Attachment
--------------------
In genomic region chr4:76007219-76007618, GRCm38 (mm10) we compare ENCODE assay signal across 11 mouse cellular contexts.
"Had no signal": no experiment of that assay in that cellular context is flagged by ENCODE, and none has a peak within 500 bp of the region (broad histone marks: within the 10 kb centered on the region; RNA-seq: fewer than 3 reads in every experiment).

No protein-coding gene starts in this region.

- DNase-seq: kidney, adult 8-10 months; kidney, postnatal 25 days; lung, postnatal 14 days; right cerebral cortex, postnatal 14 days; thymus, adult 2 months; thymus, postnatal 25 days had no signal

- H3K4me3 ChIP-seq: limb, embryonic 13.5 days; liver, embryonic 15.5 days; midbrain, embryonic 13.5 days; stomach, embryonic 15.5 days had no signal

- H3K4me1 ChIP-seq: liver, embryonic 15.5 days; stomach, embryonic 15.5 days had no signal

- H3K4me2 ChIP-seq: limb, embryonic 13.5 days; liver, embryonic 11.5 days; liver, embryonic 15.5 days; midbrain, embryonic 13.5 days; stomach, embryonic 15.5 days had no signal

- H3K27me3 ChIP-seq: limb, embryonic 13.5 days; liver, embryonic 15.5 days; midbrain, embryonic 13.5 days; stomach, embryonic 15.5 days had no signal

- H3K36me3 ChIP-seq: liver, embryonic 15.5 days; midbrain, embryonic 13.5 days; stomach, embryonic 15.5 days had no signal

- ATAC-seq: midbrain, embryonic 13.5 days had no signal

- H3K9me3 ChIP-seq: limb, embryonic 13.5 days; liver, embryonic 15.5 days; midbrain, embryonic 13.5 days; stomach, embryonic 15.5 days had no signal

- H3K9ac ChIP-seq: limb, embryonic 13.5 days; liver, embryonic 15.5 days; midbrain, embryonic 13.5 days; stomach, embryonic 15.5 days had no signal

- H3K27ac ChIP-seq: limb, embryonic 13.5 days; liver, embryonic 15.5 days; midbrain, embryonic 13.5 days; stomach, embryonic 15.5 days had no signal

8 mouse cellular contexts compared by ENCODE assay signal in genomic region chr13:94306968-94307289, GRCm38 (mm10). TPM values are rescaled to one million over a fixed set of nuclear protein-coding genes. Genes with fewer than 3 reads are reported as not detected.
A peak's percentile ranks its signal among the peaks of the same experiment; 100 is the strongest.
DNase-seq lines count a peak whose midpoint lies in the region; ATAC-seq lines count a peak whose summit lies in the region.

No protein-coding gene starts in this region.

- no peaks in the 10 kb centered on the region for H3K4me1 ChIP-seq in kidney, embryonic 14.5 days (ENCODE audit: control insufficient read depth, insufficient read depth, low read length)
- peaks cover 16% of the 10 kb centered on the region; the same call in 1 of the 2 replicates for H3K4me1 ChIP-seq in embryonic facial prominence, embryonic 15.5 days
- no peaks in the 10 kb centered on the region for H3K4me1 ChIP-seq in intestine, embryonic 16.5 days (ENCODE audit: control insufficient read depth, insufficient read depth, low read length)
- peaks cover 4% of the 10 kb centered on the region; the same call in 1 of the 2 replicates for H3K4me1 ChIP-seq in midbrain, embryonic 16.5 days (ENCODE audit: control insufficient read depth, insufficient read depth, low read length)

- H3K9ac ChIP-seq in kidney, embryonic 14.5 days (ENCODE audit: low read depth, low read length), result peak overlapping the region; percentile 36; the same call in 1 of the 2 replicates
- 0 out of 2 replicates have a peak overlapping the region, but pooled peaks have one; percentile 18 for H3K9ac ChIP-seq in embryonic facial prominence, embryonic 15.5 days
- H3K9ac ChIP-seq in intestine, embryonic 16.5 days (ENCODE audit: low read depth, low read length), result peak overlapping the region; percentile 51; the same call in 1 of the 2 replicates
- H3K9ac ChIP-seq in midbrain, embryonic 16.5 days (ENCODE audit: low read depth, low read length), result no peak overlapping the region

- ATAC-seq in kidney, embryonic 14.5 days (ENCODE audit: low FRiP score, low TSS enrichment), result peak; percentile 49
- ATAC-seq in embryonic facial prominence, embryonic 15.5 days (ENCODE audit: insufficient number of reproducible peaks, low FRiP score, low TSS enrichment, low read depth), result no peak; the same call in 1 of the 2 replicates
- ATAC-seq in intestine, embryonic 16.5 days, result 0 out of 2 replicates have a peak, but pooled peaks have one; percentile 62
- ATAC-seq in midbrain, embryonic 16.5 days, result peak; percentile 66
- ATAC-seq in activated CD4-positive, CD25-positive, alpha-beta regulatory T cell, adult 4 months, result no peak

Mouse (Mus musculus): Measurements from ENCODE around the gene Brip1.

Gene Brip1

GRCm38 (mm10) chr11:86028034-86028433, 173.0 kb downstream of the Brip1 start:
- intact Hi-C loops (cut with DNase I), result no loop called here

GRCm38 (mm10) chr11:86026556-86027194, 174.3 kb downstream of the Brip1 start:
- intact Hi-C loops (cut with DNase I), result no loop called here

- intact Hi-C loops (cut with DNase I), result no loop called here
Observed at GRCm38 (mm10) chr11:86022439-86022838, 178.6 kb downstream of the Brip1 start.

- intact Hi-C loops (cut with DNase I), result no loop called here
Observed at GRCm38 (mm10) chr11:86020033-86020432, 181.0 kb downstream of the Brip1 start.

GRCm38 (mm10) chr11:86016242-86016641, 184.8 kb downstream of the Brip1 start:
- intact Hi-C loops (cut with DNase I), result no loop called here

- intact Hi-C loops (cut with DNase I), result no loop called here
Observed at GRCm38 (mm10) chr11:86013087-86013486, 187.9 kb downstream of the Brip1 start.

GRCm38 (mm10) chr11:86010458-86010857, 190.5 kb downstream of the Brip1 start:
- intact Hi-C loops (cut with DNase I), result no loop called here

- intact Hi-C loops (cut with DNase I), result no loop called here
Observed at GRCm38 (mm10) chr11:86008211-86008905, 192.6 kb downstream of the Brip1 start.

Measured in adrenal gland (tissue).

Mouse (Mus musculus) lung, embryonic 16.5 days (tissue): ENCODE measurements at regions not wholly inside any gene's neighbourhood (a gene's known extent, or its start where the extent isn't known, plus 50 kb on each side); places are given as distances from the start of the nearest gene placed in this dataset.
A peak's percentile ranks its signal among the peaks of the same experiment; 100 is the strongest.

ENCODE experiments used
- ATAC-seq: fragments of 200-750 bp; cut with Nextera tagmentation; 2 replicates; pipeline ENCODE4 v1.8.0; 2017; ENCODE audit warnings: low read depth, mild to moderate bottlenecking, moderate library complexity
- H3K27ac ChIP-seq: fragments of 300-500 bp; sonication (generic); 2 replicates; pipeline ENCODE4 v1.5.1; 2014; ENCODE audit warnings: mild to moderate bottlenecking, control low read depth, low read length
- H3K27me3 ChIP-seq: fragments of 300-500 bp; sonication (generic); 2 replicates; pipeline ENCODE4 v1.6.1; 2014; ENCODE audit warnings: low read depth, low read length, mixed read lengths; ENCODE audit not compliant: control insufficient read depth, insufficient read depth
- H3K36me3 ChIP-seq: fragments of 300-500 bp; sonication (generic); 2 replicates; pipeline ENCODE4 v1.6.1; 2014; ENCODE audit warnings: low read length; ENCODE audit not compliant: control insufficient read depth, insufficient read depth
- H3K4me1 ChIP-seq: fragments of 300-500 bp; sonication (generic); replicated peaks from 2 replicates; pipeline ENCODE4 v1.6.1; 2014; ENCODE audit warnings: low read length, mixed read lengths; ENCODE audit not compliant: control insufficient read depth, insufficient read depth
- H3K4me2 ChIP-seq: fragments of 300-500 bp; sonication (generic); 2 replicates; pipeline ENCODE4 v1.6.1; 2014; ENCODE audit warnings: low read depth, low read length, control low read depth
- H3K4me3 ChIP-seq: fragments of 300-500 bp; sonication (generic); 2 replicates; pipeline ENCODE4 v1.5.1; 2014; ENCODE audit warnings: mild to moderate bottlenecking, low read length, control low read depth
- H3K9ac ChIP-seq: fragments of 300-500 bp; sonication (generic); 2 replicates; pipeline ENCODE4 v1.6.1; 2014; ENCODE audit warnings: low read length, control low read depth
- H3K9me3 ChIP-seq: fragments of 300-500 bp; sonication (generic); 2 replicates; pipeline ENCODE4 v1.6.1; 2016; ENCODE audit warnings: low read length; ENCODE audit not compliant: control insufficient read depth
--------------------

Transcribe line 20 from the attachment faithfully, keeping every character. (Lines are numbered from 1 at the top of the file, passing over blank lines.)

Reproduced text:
- no peaks in the 10 kb centered on the region for H3K4me1 ChIP-seq in intestine, embryonic 16.5 days (ENCODE audit: control insufficient read depth, insufficient read depth, low read length)